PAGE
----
Banks are increasingly using credit card rewards to woo consumers into long-term relationships, allowing them to sell other financial services. But why remain faithful to one bank for everything: checking, savings, investing, mortgage, home equity lending, auto loans and credit cards?
Experts say that when you’re approached with what financial institutions call “relationship banking,” your reply should probably be, “I’m just not that into you.” In many cases, it’s better to play the field and optimize among several financial institutions.
True, housing your financial life under one roof offers simplicity and convenience, but it might not yield the best array of financial products.
“It’s always a good idea to shop around,” says Ted Beck, president and CEO of the National Endowment for Financial Education. “With any banking relationship, you need to understand their products and compare services.”
Maybe one bank offers $1,000 in value from a credit card sign-up bonus but you lose many times that by taking out a pricier mortgage than its competitors offer, or earning lower returns on savings or investing.
“[Credit card rewards] may be a factor, but it should not be the only consideration,” Beck says. “Larger balances with one institution can mean more clout, but what are you getting for it?”
The desire for devotion
Relationships aren’t a priority only for hometown banks and consumer-friendly credit unions. Megabanks are now using the come-on of credit card rewards as a lure for banking devotion. Card benefits come in the form of sign-up bonuses and ongoing rewards for spending that can be redeemed for cash back and free travel, for example.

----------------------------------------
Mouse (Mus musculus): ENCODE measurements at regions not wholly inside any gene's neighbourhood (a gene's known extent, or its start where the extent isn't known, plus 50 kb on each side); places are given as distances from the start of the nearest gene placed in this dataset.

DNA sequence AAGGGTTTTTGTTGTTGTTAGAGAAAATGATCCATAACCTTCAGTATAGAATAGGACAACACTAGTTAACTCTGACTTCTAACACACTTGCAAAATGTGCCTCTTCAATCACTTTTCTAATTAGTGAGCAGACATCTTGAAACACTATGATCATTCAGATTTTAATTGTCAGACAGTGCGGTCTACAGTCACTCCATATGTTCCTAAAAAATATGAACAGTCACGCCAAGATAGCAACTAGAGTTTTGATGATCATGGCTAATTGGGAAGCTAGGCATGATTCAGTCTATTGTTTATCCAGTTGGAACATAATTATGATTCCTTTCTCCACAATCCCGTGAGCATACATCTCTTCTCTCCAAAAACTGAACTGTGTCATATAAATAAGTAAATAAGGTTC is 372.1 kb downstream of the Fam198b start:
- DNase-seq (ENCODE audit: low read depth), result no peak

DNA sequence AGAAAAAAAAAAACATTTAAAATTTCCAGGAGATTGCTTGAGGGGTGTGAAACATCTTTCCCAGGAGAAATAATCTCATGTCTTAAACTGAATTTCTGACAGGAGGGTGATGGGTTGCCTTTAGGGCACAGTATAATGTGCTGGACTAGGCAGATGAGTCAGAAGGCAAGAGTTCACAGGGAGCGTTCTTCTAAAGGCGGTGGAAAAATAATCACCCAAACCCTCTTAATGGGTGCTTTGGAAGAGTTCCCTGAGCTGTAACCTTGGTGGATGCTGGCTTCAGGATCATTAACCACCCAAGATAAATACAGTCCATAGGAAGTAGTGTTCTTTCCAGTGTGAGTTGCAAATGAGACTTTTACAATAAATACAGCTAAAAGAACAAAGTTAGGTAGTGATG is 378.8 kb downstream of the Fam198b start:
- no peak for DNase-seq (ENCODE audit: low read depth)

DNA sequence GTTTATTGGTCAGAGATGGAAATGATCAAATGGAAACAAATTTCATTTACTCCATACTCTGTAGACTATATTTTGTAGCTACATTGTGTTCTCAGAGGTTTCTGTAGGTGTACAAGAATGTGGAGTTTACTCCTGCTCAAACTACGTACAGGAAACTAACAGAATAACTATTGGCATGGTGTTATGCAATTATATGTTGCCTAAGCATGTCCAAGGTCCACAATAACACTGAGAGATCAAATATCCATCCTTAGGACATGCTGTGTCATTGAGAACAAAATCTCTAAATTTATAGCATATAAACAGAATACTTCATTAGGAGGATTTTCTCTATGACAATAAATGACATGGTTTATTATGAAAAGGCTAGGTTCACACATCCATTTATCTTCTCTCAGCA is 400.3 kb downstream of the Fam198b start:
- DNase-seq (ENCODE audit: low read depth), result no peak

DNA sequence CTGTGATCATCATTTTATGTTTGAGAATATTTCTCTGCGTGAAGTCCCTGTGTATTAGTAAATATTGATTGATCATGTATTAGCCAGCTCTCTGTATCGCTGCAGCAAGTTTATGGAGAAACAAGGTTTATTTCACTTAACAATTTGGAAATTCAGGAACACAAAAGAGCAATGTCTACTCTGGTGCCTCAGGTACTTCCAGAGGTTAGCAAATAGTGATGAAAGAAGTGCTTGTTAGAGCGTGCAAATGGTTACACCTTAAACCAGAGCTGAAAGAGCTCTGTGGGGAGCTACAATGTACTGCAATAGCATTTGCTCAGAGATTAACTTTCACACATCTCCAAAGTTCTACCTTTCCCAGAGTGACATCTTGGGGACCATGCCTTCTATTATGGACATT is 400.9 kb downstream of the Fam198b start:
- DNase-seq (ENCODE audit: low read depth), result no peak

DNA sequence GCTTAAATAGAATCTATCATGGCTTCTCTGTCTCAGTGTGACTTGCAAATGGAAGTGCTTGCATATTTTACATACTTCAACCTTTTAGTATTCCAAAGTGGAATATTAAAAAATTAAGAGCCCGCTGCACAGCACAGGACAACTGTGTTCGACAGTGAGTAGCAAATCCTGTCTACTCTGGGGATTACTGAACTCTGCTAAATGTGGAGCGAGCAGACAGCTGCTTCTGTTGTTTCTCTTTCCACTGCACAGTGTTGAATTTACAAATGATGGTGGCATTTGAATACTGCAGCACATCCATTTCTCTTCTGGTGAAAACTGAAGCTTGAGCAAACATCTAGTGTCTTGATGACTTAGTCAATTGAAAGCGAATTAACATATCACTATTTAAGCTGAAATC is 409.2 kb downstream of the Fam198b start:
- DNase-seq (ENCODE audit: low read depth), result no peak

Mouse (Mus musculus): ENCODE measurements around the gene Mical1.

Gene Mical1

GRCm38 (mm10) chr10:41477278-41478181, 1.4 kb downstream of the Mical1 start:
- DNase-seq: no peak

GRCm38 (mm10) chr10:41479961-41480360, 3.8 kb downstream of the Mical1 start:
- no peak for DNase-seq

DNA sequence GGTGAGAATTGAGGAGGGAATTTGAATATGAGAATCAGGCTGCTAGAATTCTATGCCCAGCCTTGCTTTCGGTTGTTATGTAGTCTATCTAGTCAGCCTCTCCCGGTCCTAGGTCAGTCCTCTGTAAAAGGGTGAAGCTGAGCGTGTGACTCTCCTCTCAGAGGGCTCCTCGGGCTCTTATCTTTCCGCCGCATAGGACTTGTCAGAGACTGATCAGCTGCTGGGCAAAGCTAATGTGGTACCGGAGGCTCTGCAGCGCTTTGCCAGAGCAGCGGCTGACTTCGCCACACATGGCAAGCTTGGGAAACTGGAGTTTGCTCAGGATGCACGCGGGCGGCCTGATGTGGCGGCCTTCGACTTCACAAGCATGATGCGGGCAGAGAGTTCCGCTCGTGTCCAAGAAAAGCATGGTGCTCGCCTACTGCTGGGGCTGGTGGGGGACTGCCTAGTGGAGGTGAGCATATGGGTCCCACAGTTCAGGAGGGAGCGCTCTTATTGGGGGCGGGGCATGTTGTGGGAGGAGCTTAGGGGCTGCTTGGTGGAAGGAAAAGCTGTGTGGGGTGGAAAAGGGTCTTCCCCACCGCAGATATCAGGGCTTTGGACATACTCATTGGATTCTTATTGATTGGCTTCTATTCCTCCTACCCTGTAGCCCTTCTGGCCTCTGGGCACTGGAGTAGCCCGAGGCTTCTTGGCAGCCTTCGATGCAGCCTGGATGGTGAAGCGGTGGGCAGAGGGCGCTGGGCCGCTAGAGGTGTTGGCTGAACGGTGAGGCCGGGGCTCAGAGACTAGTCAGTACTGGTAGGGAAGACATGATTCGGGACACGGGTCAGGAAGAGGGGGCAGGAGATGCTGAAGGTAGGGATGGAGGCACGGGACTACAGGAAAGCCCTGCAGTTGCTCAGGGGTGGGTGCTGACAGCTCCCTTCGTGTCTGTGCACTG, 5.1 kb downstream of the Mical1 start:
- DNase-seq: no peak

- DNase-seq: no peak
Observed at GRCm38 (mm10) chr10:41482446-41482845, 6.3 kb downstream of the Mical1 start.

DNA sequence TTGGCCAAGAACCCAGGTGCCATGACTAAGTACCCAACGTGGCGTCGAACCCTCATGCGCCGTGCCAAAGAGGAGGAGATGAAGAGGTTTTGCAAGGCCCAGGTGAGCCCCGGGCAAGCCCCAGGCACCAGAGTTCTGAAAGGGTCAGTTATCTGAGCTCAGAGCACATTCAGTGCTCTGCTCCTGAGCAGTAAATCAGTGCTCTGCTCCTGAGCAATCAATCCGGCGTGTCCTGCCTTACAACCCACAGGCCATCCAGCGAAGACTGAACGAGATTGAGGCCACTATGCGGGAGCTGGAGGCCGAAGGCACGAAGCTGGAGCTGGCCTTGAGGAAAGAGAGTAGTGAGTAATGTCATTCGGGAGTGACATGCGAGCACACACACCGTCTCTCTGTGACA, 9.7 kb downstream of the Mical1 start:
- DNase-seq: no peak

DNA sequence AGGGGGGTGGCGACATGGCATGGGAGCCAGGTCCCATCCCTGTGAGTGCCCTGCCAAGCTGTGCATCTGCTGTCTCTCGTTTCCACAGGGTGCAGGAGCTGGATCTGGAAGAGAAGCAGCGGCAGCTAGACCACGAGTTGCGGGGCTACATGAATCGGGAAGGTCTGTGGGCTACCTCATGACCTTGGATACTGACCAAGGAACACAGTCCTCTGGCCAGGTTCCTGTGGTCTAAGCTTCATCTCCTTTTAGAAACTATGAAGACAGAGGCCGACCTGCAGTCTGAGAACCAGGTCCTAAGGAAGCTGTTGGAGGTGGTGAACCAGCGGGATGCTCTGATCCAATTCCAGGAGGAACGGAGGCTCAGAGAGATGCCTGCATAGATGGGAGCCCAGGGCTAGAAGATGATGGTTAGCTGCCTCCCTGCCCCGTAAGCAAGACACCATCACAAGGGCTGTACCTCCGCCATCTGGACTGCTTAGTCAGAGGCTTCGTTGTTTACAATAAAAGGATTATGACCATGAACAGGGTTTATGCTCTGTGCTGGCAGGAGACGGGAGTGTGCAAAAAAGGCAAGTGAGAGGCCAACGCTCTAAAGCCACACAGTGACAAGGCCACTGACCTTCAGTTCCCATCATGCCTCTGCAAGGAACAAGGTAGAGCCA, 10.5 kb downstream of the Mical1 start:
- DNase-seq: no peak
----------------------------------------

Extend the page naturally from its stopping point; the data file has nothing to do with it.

- Chase offered a 100,000-point sign-up bonus on its popular Chase Sapphire Reserve℠ — double the standard offer and worth up to $1,500 — for customers who also took out a mortgage with Chase.
- When it was introduced, the flashy and lucrative U.S. Bank Altitude Reserve Visa Infinite Card was reserved for U.S. Bank customers only.
- Bank of America® gives reward boosts to its credit card holders through its Preferred Rewards program when they stash money at the bank or its investment accounts.
JPMorgan Chase officials have been clear in talks with Wall Street that the bank’s lucrative sign-up bonus on the Chase Sapphire Reserve℠ — while a significant short-term money loser — was aimed at acquiring desirable customers and then selling them other Chase banking services. “We now have them, and we intend to deepen relationships with them,” Chase Chief Financial Officer Marianne Lake said during the bank’s second-quarter call with stock analysts.
U.S. Bank took a different tack. It required early applicants to have an existing consumer account with the bank before they could apply for the card and cash in on its lucrative sign-up bonus and rewards.
“It’s an investment in the relationship,” Bob Daly, a senior vice president at U.S. Bank, said during a May event in Chicago to launch the card. “They’re working with us, and we want to work with them.”
Consumers are playing coy
Still, a large percentage of consumers seem wary of placing all their eggs in one financial basket. Forty-one percent of North American banking customers are unwilling to buy additional products or services from their banks, according to a December report by Forrester Research.
“Customers are no longer predisposed to having a relationship with their bank,” said the report by Forrester Chief Marketing Officer Victor Milligan.
So while pitches for relationship banking via lucrative credit card rewards can be tempting, clinger alert: They might lead to a one-sided love affair.
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